Avoiding Digital Blackface, and Other Actions for Allies

Each week, Karen Catlin shares five simple actions to create a more inclusive workplace and be a better ally.

1. Avoid digital Blackface

The University of Illinois Social Media Accessibility & Inclusivity Guide defines digital Blackface as non-Black people using technology to “try out” Black identities online. For example, excessive use of dark-skinned emojis or GIFs featuring Black people.

2. Offer a practice interview

This week, I spent some time working on a new talk about my book, The Better Allies® Approach to Hiring. As I mined it for the best practices I want to speak about, I found at least one I haven’t shared before in a newsletter: Offer a practice interview.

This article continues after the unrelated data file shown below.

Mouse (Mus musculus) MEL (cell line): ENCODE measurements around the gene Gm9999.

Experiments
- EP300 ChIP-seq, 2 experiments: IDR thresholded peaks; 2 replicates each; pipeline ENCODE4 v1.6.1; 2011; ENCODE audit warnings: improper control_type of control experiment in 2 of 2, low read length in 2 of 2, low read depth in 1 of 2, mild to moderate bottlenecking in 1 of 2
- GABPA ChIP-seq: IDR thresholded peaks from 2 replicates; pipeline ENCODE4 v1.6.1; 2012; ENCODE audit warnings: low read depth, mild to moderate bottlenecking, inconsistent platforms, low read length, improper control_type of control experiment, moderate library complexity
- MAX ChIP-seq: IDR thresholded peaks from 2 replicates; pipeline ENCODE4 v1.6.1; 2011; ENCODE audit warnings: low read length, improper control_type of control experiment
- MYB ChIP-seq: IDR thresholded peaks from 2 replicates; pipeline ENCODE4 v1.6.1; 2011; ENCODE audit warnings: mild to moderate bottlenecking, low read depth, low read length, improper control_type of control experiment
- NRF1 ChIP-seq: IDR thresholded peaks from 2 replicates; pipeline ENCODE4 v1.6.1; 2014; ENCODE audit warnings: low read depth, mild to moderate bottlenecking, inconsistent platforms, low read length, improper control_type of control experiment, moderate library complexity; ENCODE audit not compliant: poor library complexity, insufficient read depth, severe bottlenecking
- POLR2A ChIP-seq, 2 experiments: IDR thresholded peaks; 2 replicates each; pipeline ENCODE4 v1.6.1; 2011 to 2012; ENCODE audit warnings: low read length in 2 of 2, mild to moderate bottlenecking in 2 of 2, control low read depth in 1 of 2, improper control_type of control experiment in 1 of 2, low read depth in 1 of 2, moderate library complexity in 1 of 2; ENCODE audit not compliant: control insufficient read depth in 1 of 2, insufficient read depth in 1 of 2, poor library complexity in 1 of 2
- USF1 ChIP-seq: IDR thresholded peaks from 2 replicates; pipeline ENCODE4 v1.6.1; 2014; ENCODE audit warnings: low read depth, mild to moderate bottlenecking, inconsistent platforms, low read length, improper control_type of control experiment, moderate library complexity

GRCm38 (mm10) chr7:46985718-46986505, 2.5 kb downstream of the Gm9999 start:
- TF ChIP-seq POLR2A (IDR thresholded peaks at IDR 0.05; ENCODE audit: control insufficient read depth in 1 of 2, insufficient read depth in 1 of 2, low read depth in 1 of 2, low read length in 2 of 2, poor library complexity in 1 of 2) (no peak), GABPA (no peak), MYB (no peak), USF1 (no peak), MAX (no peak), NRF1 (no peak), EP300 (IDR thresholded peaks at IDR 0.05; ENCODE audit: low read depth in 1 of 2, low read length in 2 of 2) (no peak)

3. Be transparent about your interview process

Here’s another tip from my Hiring Guide: Be transparent about your interview process. As tech company Automattic found when they surveyed job applicants,

4. Understand your privilege

After reading the Executive Order on Combating Race and Sex Stereotyping from President Trump, I’m dismayed, frustrated, angry, and concerned. In a nutshell, it prohibits diversity and inclusion training from covering a set of “divisive concepts,” including the idea that people are even discriminated against because of their race or gender.

5. Do something, even if you can’t do it all

In a recent newsletter, I quoted Brené Brown:

  • Amplify someone’s work in casual conversations. E.g., “Ji had some really interesting ideas in the planning meeting yesterday.”

Everyday actions to create inclusive, engaging workplaces. Together, we can — and will — make a difference with the Better Allies® approach.

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